Q: What distinguishes religious naturalism from plain old naturalism.
A: An abiding sense of Mystery...
...which evokes in response awe, wonder, thanksgiving, praise.
Mystery. A word that has often appeared on this site, frequently capitalized, as a substitute -- you might say -- for the discarded word "God".
What do I mean by "Mystery"?
Not mystery as in "mystery story," a case to be solved if only Miss Marple or Inspector Poirot is clever enough.
Not mystery as in "the Mystery of the Incarnation" or "the Mystery of the Holy Trinity", which provides a sort of respectable cover for beliefs that are on the face of it absurd.
Not mystery in the paranormal X-Files sense of the word.
No. By Mystery I mean the intuition that there is more to the world than meets the eye, even the eye of science.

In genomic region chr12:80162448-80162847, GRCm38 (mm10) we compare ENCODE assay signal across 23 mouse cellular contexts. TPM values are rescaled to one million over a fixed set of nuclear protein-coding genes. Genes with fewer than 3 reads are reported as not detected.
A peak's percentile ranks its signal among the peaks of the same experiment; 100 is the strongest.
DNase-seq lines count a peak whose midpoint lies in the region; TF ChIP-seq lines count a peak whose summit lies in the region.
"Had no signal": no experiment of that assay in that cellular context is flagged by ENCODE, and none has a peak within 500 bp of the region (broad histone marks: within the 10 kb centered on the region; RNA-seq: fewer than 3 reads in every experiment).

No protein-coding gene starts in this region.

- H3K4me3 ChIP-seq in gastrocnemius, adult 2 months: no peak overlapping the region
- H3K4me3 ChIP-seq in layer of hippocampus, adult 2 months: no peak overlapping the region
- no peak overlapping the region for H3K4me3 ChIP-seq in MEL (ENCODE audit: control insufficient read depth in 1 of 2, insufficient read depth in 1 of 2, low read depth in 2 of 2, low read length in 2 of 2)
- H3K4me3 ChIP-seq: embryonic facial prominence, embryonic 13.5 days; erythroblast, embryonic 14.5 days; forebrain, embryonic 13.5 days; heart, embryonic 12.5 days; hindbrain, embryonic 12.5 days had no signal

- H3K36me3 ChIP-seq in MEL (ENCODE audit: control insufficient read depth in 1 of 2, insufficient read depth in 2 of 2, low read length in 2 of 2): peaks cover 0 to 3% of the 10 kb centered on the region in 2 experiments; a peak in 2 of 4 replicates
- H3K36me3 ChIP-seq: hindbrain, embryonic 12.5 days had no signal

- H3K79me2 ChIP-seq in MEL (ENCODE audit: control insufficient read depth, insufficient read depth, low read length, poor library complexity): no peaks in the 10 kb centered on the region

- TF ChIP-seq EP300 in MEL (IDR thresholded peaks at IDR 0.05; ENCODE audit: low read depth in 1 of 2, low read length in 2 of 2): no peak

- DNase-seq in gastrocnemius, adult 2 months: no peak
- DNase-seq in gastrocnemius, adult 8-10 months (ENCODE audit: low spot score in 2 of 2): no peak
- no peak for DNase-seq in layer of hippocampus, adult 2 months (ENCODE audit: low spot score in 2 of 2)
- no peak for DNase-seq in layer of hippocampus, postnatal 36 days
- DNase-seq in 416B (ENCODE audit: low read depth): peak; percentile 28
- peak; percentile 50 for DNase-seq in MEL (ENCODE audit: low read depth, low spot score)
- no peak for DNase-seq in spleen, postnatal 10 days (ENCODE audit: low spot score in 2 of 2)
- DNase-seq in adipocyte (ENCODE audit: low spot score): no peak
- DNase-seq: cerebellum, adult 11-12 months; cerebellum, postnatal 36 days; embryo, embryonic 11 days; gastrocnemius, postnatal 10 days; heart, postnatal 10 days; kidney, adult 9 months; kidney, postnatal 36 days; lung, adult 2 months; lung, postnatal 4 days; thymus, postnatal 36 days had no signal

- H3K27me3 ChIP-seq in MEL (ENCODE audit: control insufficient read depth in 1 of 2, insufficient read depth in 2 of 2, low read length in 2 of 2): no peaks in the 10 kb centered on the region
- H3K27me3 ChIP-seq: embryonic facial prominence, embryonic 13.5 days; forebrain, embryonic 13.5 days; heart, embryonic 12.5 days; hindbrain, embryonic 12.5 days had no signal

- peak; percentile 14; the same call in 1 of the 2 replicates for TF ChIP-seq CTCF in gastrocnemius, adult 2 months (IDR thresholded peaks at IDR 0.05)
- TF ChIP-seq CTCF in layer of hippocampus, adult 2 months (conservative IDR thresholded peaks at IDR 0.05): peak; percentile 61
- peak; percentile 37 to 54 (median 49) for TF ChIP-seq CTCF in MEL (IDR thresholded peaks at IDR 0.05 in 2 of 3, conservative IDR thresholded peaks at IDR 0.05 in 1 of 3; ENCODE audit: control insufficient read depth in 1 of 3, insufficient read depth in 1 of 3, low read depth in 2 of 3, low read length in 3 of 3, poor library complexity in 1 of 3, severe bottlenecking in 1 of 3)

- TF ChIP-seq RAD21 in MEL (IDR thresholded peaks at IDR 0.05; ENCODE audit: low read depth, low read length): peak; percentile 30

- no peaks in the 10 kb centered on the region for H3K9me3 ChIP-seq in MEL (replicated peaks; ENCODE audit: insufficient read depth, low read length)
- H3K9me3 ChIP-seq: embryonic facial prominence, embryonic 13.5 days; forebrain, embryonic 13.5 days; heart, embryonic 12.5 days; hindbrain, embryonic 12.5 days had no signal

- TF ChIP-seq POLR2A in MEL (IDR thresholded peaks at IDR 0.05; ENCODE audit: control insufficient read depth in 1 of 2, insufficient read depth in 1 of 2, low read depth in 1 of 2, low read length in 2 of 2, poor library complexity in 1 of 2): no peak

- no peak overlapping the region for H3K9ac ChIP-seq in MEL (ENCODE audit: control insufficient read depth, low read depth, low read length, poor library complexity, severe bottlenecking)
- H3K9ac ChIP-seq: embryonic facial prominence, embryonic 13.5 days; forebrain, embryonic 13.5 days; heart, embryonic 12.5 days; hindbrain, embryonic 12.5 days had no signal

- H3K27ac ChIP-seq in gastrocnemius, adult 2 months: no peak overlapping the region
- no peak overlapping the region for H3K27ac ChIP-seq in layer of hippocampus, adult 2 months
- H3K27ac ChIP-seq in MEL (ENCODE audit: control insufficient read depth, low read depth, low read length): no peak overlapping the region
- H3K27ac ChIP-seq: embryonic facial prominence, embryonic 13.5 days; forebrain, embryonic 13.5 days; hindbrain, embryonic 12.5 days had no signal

I am not suggesting anything supernatural. Rather, I refer to the simple recognition, amply affirmed by science, that the finite part will never comprehend the (possibly) infinite whole.
By what right should we expect that a softball-sized glob of meat at the top of the human spine can contain the universe?
Religious naturalism whole-heartedly embraces naturalism -- and adds an adjective.
Ludwig Wittgenstein famously said: "The limits of my language mean the limits of my world?" That's naturalism.
Gerard Manley Hopkins intuited an "inscape" of things -- a deficit in our knowledge -- and struggled to make language bend to his intuition. That's religious naturalism.
The zoologist seeks to understand the speckled skin of the trout in categories of genetics and biochemistry. That's naturalism.
Hopkins considers "rose-moles all in stipple upon trout that swim" and is moved by "all things counter, original, spare, strange." That's religious naturalism.
Why not then use Hopkins' word "God" for his intuited inscape of things? Why substitute "Mystery"? Because "God" comes burdened with too much supernatural baggage, too much "outscape," too much anthropomorphic personhood. Too much that is conventional, unoriginal, convoluted, and familiar. Too much that suggests an illusion of understanding, as if a mere three-letter word could comprehend that which -- for reasons we do not fully understand -- stirs us to the core of our being.